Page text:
Tax Aspects of Corporate Pension Funding Policy

36 Pages Posted: 18 Aug 2004 Last revised: 26 Jun 2010

See all articles by Jeremy Bulow

Jeremy Bulow

Stanford University; National Bureau of Economic Research (NBER)

Date Written: July 1981


This paper explores four models of firms' pension liabilities. All of the models yield the result that if it is the stockholders who gain or lose from a change in the market value of pension fund assets, a pension fund invested entirely in bonds will maximize that gain. If a firm's pension liabilities are considered to be no more than the present value of accrued benefits, then most plans for salaried employees would maximize the pension's value by having their assets entirely in bonds. However, for less well funded plans such as most union plans, holding both stocks and bonds or even all stocks may maximize the value of the firm.. Implicit contracts on the liability side of the pension balance sheet can encourage holding some stock, but implicit contracts on the asset side are likely to encourage increased bond holdings.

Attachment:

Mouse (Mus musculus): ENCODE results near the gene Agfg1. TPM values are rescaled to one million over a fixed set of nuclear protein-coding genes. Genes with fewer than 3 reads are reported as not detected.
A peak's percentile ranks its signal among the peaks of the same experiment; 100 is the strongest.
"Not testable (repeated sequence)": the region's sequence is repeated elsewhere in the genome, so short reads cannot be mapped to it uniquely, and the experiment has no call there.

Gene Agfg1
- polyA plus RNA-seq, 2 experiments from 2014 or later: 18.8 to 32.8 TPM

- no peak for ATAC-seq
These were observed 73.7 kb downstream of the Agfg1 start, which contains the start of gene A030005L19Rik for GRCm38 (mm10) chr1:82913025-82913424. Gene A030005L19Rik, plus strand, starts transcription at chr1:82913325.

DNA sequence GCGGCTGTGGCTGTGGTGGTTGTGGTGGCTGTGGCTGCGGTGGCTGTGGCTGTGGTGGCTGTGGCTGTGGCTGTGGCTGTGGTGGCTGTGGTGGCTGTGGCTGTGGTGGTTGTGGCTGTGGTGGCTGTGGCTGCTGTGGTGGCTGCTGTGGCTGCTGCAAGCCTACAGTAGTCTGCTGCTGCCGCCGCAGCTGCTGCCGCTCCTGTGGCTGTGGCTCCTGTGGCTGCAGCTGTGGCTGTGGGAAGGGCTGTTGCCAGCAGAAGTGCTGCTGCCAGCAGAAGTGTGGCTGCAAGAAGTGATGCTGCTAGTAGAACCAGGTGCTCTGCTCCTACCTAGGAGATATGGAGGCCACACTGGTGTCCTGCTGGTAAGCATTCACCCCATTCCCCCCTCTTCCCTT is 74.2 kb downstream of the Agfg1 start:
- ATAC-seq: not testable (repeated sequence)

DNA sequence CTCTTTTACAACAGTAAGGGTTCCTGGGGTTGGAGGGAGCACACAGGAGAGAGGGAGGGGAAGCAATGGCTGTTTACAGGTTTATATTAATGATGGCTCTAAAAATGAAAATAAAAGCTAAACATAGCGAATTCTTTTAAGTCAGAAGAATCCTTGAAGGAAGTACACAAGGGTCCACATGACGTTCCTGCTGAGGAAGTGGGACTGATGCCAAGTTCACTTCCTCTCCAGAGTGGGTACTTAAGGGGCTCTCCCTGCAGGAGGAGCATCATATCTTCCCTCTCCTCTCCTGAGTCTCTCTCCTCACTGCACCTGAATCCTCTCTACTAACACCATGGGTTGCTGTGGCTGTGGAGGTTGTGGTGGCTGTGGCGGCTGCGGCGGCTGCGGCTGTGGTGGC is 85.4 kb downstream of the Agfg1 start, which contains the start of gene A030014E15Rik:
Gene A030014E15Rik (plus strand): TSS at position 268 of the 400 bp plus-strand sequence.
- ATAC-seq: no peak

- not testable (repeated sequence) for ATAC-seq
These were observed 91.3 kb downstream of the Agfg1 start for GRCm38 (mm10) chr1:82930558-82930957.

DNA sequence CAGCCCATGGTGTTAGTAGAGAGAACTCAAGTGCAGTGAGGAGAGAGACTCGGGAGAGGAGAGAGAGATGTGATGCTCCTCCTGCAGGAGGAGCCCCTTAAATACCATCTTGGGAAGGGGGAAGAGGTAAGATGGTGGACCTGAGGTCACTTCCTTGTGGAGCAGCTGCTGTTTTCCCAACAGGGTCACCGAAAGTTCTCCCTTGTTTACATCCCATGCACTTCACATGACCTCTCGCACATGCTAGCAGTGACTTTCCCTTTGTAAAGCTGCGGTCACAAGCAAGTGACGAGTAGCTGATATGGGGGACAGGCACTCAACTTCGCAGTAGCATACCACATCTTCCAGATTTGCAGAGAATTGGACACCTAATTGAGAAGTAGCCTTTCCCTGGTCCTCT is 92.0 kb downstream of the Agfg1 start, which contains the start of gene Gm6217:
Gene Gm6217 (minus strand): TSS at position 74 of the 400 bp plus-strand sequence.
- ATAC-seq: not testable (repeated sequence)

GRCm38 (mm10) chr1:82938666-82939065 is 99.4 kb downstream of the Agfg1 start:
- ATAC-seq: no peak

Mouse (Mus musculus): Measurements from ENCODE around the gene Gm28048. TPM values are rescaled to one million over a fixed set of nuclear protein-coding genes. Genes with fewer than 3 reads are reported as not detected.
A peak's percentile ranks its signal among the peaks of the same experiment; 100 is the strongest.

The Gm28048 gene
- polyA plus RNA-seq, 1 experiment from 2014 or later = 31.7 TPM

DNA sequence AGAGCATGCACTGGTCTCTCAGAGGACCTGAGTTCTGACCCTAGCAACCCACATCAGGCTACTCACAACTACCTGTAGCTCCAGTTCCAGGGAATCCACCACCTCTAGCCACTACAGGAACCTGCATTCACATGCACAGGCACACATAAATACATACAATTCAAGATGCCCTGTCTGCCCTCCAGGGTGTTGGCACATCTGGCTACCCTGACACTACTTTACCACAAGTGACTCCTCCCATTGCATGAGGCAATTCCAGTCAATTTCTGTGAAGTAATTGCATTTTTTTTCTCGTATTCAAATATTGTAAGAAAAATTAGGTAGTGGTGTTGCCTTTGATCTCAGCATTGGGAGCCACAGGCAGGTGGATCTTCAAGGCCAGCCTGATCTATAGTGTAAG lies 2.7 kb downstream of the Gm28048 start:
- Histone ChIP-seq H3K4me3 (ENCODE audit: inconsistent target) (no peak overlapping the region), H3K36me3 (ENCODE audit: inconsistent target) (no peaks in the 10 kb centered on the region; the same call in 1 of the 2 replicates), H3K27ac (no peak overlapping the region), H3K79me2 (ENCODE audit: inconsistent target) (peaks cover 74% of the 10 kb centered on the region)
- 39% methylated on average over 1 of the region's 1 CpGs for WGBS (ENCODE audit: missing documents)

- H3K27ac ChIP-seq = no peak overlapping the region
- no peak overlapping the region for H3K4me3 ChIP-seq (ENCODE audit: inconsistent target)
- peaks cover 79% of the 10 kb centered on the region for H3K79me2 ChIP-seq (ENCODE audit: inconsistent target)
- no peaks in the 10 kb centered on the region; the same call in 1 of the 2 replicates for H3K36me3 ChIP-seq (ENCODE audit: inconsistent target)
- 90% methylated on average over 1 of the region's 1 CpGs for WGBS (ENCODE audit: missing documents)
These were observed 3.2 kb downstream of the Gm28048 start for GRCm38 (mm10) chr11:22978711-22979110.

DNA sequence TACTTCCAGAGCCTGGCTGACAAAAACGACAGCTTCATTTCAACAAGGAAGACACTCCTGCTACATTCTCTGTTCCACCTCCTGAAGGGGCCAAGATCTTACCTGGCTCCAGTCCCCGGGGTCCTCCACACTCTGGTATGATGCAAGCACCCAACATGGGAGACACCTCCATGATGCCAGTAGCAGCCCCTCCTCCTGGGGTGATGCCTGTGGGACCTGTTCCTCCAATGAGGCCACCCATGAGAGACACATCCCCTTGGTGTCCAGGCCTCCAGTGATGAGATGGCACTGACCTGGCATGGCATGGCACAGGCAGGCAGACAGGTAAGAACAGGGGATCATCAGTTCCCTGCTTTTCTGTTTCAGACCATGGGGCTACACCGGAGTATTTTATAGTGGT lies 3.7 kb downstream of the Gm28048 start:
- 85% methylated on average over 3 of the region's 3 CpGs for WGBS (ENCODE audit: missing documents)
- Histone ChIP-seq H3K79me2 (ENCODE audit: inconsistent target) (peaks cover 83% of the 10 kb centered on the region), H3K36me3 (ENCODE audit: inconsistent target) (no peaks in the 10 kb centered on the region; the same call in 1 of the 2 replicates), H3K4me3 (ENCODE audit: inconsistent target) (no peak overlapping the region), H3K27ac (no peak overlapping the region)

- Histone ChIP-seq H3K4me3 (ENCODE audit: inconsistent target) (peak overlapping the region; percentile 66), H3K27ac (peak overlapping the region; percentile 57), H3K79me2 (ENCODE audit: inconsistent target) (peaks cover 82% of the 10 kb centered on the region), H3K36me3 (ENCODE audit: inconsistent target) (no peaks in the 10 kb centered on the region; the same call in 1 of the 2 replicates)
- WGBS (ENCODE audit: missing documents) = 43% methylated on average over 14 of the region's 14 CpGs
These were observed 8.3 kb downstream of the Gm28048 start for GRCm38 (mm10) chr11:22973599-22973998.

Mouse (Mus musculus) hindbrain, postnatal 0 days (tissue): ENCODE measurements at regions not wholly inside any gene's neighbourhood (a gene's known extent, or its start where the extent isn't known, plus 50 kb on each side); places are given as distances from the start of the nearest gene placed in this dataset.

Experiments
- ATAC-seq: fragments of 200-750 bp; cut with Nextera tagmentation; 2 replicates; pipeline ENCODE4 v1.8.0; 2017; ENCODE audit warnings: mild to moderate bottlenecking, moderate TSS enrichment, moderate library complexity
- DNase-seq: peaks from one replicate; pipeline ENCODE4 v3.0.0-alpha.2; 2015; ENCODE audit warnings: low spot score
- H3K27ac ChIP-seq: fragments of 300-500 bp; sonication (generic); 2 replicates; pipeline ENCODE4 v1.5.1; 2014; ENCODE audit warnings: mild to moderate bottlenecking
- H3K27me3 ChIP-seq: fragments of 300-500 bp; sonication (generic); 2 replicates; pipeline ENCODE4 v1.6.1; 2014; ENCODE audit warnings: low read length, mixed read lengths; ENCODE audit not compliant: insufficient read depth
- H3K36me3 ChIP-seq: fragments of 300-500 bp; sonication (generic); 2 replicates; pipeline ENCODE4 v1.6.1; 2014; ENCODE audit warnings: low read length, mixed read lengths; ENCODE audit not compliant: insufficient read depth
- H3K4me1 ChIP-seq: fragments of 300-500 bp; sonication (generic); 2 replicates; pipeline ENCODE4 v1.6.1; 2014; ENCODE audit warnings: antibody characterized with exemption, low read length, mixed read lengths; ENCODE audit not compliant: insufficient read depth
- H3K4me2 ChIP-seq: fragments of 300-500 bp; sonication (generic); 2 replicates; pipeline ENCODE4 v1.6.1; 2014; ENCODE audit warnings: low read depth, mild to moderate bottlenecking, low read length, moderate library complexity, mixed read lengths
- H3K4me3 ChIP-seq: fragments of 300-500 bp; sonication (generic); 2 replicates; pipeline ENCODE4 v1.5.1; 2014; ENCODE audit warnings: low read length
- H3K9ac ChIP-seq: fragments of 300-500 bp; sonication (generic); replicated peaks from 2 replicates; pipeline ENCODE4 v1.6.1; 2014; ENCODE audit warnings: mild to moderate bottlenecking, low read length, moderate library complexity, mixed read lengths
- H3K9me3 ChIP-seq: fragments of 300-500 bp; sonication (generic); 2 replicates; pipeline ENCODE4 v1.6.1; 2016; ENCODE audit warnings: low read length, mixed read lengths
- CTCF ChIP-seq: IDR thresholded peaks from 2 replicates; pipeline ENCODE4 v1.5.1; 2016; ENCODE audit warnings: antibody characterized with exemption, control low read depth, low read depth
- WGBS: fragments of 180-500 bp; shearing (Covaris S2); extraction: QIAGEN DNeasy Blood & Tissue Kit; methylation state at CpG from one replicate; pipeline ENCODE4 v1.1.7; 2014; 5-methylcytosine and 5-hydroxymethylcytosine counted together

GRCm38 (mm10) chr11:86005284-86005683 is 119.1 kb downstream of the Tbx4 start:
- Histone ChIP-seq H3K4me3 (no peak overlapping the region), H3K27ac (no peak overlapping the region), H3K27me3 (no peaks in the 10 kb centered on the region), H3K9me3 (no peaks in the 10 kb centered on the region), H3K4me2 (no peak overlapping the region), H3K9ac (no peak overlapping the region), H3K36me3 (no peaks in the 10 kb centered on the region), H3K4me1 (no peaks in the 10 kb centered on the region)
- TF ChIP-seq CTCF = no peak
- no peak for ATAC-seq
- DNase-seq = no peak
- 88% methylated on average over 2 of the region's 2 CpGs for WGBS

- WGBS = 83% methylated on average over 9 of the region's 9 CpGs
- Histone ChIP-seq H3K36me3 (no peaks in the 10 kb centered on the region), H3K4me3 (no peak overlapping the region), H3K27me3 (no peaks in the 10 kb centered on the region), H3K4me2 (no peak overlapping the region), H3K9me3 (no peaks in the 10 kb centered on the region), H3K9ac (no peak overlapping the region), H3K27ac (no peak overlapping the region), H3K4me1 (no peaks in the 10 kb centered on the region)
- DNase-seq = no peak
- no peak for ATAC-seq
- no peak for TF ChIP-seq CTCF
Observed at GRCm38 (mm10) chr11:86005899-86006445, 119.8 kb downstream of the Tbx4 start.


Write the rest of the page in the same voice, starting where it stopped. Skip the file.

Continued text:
Suggested Citation

Bulow, Jeremy I., Tax Aspects of Corporate Pension Funding Policy (July 1981). NBER Working Paper No. w0724, Available at SSRN:

Jeremy I. Bulow (Contact Author)

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